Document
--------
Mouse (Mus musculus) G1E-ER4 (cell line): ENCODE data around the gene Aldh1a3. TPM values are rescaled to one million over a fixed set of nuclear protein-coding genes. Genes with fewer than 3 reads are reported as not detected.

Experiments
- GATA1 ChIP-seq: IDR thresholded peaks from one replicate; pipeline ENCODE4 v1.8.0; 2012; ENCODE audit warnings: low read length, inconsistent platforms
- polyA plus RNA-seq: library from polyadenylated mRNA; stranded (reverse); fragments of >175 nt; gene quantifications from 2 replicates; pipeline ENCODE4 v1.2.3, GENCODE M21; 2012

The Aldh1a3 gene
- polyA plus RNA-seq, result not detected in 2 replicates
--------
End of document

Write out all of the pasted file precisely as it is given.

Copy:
Mouse (Mus musculus) G1E-ER4 (cell line): ENCODE data around the gene Aldh1a3. TPM values are rescaled to one million over a fixed set of nuclear protein-coding genes. Genes with fewer than 3 reads are reported as not detected.

Experiments
- GATA1 ChIP-seq: IDR thresholded peaks from one replicate; pipeline ENCODE4 v1.8.0; 2012; ENCODE audit warnings: low read length, inconsistent platforms
- polyA plus RNA-seq: library from polyadenylated mRNA; stranded (reverse); fragments of >175 nt; gene quantifications from 2 replicates; pipeline ENCODE4 v1.2.3, GENCODE M21; 2012

The Aldh1a3 gene
- polyA plus RNA-seq, result not detected in 2 replicates